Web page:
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Nicotine Tob Res. 2003 Apr;5(2):155-62.

Effect of smoking reduction on later cessation: a pilot experimental study.

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1
Department of Psychiatry, University of Vermont Burlington, VT, USA. carpenter@musc.edu

Abstract

It is unclear whether reducing the number of cigarettes in smokers not trying to quit increases or decreases the likelihood of future quitting. In a pilot study, smokers not currently interested in quitting (n=67) were randomized to two groups. Experimental participants received behavioral treatment and nicotine replacement therapy (choice of gum, patch, or inhaler) to reduce smoking by 50% over 4 weeks, followed by brief advice to quit. Usual-care participants received only brief advice to quit and nicotine replacement if they decided to quit. During the 4-week treatment period, nonabstaining reduction participants decreased from 23 to 14 cigarettes per day (p<.01) and maintained their reduction over the 6-month follow-up period. At the 6-month follow-up, 35% of usual-care and 41% of reduction participants (nonsignificant [ns]) moved forward in their stage of change. Over the 6 months, 34% of usual-care participants had at least one 24-h quit attempt, compared with 25% of reduction participants (ns). A total of 9% of usual-care participants remained quit at 6 months vs. 13% in the reduction group (ns). These preliminary results suggest that adding a reduction option neither increases nor undermines interest in cessation. Higher than expected rates of attempted cessation and quitting in the usual-care group suggest that we recruited smokers whose motivation to quit was above average. Thus, a replication test in a less-motivated group of smokers is needed.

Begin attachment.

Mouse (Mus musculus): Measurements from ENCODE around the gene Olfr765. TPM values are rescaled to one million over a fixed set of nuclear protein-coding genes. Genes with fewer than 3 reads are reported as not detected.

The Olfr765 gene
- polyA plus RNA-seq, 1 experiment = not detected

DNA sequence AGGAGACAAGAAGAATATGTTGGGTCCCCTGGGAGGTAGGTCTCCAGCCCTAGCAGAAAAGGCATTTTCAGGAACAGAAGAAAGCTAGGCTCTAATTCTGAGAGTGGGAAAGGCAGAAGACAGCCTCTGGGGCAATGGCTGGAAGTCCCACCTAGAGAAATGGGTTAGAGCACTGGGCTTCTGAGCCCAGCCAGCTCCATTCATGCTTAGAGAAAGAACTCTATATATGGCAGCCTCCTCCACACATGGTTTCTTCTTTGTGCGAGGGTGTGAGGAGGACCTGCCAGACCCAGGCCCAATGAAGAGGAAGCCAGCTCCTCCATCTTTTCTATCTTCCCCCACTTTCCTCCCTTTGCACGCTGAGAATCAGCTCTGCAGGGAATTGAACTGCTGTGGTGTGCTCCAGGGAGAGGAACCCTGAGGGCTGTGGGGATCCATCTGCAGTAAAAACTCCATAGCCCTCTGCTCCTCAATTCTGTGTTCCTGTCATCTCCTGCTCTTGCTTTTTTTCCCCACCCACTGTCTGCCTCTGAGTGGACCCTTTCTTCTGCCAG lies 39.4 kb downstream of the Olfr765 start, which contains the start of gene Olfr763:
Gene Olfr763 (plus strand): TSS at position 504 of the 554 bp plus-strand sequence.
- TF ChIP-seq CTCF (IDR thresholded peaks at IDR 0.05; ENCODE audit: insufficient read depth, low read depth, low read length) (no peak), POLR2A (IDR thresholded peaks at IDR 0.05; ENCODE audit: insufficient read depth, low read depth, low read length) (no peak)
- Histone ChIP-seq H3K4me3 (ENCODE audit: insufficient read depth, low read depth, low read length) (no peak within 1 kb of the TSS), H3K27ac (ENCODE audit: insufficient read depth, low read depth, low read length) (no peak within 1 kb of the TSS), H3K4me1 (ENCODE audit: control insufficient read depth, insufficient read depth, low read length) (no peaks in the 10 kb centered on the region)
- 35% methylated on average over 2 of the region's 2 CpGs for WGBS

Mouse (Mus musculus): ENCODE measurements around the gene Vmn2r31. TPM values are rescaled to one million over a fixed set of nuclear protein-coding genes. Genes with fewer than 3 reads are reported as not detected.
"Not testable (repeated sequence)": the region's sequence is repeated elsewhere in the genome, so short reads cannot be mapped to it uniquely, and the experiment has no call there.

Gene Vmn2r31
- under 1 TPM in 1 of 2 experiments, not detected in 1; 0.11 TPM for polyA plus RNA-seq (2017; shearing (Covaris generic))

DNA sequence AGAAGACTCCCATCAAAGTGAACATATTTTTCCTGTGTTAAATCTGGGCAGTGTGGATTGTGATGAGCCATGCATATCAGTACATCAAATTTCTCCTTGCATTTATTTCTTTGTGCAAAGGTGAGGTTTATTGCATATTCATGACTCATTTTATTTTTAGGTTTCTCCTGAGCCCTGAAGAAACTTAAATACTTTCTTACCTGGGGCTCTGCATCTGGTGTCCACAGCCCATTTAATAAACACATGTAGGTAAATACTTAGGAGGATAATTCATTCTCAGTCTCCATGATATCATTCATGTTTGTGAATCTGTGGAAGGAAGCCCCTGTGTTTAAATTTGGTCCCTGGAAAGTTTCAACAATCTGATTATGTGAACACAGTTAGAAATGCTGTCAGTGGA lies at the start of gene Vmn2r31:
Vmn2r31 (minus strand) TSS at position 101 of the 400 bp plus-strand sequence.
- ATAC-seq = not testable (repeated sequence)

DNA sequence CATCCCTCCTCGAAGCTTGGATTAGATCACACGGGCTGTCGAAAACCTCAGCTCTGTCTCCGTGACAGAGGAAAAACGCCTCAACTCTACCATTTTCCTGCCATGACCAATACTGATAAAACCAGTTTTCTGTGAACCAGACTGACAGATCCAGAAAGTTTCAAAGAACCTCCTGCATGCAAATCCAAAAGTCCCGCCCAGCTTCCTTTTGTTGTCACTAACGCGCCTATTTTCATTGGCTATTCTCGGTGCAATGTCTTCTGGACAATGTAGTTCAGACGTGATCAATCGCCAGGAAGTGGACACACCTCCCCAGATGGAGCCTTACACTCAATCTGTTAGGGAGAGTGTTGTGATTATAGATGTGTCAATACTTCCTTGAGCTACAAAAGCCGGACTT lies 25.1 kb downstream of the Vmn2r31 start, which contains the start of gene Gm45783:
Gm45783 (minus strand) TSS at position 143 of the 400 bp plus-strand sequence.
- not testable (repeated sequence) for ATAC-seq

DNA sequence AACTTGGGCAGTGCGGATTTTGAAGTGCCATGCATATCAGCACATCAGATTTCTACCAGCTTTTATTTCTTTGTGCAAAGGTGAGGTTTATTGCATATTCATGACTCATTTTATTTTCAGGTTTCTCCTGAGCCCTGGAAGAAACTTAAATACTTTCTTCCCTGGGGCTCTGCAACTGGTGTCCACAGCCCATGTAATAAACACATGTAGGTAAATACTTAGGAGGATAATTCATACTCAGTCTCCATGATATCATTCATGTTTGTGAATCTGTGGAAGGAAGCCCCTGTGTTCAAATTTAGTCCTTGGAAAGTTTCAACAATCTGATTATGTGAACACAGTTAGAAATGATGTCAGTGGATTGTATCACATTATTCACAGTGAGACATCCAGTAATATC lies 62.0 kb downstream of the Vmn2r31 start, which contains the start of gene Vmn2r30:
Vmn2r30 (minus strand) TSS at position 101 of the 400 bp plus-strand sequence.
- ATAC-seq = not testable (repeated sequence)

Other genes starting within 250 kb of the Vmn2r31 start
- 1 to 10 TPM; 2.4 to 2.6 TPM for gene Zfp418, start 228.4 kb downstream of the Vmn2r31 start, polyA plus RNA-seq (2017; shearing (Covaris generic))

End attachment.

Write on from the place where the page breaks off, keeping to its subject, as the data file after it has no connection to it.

PMID:
12745487
[Indexed for MEDLINE]
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